As you age, it’s important you embrace these tips for older adults to ease your anxiety and feel calmer and happier.
Anxiety is a very common mental health problem affecting people of any age.
However, older adults are particularly at risk for developing an anxiety disorder because aging brings about many changes in our lives.
We may worry more about retirement, health issues, and caregiving responsibilities than we had when we were younger.
This can lead to anxiety, the body’s response to a perceived threat. Anxiety can be relieved or managed by practicing breathing and relaxation exercises, being socially and physically active, sleeping and eating well, seeking help from evidence-based treatments like cognitive behavior therapy, and listening to music.
Plus I founded the therapist recommended video course called The Anxiety Cure.
Coming up are some suggestions for older adults to ease anxiety and any other struggles with mental health issues. Let’s get started…
Some of the common symptoms of anxiety for older adults are:
Breathing exercises can help ease anxiety by slowing your heart rate and calming your body.
Try this exercise: Breathe in through your nose slowly until you feel your lungs have filled up with air, and then breathe out slowly through your mouth, making sure you expel all of the air before taking another breath. Repeat this several times until you feel calm.
Physical activity is one of the best ways to help relieve anxiety. Exercise has been shown to reduce stress hormones and boost mood-regulating neurotransmitters in the brain, which can help ease symptoms of depression and anxiety. If you’re not used to exercising regularly, start slowly with walking or light stretching exercises. As your body gets accustomed to being active again, gradually increase your intensity and duration until you reach your target heart rate for optimal health benefits.
The more active you are, the less likely you are to suffer from anxiety. Aim to get at least 30 minutes of moderate exercise every day (such as walking), preferably in the morning so it can help wake your brain up and improve your mood throughout the day.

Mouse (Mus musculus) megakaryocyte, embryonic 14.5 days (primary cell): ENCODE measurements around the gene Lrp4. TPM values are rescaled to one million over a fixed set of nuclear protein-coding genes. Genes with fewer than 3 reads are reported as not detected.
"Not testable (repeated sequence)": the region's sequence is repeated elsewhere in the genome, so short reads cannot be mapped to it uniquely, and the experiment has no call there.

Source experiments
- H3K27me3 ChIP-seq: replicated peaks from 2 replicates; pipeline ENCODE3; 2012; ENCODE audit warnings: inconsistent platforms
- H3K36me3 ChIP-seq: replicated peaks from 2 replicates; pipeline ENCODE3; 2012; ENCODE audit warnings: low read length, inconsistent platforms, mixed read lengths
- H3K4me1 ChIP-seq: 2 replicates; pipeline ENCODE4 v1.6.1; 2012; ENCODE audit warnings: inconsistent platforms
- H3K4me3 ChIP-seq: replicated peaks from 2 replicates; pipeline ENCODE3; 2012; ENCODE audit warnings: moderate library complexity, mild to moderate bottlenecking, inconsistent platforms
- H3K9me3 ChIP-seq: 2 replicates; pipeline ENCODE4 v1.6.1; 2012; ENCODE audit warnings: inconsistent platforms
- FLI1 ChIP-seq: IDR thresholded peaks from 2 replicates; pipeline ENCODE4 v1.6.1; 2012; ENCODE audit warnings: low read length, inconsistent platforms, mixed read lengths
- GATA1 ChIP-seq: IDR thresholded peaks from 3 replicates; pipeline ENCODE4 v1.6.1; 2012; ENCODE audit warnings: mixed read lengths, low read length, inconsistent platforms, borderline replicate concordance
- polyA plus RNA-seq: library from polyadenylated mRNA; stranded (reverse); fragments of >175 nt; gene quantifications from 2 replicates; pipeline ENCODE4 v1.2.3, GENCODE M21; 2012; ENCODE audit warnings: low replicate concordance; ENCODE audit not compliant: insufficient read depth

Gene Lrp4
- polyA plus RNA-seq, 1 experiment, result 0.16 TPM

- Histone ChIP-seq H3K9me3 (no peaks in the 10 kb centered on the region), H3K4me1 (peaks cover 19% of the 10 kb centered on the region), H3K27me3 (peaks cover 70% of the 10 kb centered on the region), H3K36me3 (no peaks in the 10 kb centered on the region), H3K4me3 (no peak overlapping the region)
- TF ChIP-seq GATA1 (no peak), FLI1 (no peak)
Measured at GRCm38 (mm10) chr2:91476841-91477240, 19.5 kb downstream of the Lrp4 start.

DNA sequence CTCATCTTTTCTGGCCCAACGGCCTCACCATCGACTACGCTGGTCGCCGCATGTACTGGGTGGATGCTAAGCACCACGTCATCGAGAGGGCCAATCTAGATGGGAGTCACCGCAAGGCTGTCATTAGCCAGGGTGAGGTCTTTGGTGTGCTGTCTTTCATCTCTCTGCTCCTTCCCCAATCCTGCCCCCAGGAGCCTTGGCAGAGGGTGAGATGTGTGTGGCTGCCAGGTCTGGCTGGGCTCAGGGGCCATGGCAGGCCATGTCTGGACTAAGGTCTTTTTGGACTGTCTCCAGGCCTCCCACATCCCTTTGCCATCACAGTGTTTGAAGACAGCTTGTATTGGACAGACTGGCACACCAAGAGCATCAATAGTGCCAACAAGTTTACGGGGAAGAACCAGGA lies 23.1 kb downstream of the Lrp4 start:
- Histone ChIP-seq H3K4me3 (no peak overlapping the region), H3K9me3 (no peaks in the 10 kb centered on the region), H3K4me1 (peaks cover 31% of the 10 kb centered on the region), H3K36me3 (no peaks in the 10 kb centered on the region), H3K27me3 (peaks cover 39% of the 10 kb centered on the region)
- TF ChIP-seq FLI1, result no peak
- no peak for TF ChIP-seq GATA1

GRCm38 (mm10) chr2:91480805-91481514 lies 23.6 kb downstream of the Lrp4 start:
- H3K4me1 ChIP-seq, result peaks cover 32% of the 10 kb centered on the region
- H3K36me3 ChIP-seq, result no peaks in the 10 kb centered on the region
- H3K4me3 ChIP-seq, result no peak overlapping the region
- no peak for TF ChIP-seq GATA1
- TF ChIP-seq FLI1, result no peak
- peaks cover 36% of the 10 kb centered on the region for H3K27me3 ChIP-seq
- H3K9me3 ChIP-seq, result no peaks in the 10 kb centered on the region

Eating healthy and drinking lots of water can also help you manage anxiety. A diet rich in whole grains, fruits, vegetables, lean proteins and healthy fats can reduce inflammation in the body while providing a steady flow of nutrients to your brain. Drinking plenty of water helps flush out toxins that may be causing your symptoms.
Mindfulness is a powerful tool for managing anxiety. By focusing on the present moment and observing your thoughts, feelings and sensations without judgment, you can stop fighting yourself and instead let go of stressors that may have been contributing to your symptoms. Start by setting aside time each day to meditate or engage in other mindful activities such as yoga or walking in nature.
Sufferers of anxiety often find their symptoms improve with social interaction. If you suffer from chronic anxiety, try to make time for friends and family. Going out with your friends or coworkers can help distract you from worrying about what might go wrong in the future or dwelling on worries from the past.
A therapist can help you identify the causes of your anxiety and find ways to manage it. If you feel like you’re struggling with anxiety, it’s important to seek professional help from a doctor or mental health professional. Doctors can also take the help of the geriatric depression scale (GDS) test to assess the severity of depression in elderly patients. The test can be administered by trained health professionals or family members who report the patient’s responses. The scale consists of certain questions, each with three possible answers: no, mild or moderately severe. For example, one question might be, “Do you feel that life has been a failure?” If your answer is yes, it will count as mildly severe.
If you’re suffering from anxiety, try changing your lifestyle. Do more exercise or eat healthier foods. See a doctor if your symptoms don’t improve after a few weeks.
But it can be done, and it is possible to live a full and meaningful life with this condition.
As you might already know, I write about how to protect your health in a range of my bestselling wellness books.
Explore my nutritionist recommended online program: The Stop Emotional Eating Course!